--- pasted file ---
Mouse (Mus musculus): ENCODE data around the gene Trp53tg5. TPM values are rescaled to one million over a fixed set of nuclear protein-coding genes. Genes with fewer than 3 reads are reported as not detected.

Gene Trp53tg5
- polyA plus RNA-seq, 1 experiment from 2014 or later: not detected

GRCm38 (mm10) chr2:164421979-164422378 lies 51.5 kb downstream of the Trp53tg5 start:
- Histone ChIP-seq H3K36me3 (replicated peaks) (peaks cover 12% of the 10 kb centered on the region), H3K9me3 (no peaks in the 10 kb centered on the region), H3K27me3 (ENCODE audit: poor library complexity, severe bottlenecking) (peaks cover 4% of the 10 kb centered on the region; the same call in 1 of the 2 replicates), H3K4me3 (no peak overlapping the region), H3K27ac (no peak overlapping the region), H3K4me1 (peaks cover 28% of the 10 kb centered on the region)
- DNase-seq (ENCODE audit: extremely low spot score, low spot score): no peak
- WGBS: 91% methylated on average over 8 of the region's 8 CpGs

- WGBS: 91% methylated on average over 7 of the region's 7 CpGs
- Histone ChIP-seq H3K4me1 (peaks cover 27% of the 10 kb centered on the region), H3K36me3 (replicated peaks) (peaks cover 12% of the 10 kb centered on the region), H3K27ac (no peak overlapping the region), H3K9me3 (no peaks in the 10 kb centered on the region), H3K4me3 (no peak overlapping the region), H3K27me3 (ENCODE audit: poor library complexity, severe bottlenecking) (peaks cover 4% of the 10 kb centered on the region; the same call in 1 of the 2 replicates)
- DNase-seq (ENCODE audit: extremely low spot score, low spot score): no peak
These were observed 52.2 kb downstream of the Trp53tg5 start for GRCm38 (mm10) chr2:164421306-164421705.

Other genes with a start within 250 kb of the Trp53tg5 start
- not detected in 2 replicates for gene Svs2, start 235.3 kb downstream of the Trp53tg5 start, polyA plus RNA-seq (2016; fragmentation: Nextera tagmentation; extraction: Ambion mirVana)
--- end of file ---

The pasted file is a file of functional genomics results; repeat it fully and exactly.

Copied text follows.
Mouse (Mus musculus): ENCODE data around the gene Trp53tg5. TPM values are rescaled to one million over a fixed set of nuclear protein-coding genes. Genes with fewer than 3 reads are reported as not detected.

Gene Trp53tg5
- polyA plus RNA-seq, 1 experiment from 2014 or later: not detected

GRCm38 (mm10) chr2:164421979-164422378 lies 51.5 kb downstream of the Trp53tg5 start:
- Histone ChIP-seq H3K36me3 (replicated peaks) (peaks cover 12% of the 10 kb centered on the region), H3K9me3 (no peaks in the 10 kb centered on the region), H3K27me3 (ENCODE audit: poor library complexity, severe bottlenecking) (peaks cover 4% of the 10 kb centered on the region; the same call in 1 of the 2 replicates), H3K4me3 (no peak overlapping the region), H3K27ac (no peak overlapping the region), H3K4me1 (peaks cover 28% of the 10 kb centered on the region)
- DNase-seq (ENCODE audit: extremely low spot score, low spot score): no peak
- WGBS: 91% methylated on average over 8 of the region's 8 CpGs

- WGBS: 91% methylated on average over 7 of the region's 7 CpGs
- Histone ChIP-seq H3K4me1 (peaks cover 27% of the 10 kb centered on the region), H3K36me3 (replicated peaks) (peaks cover 12% of the 10 kb centered on the region), H3K27ac (no peak overlapping the region), H3K9me3 (no peaks in the 10 kb centered on the region), H3K4me3 (no peak overlapping the region), H3K27me3 (ENCODE audit: poor library complexity, severe bottlenecking) (peaks cover 4% of the 10 kb centered on the region; the same call in 1 of the 2 replicates)
- DNase-seq (ENCODE audit: extremely low spot score, low spot score): no peak
These were observed 52.2 kb downstream of the Trp53tg5 start for GRCm38 (mm10) chr2:164421306-164421705.

Other genes with a start within 250 kb of the Trp53tg5 start
- not detected in 2 replicates for gene Svs2, start 235.3 kb downstream of the Trp53tg5 start, polyA plus RNA-seq (2016; fragmentation: Nextera tagmentation; extraction: Ambion mirVana)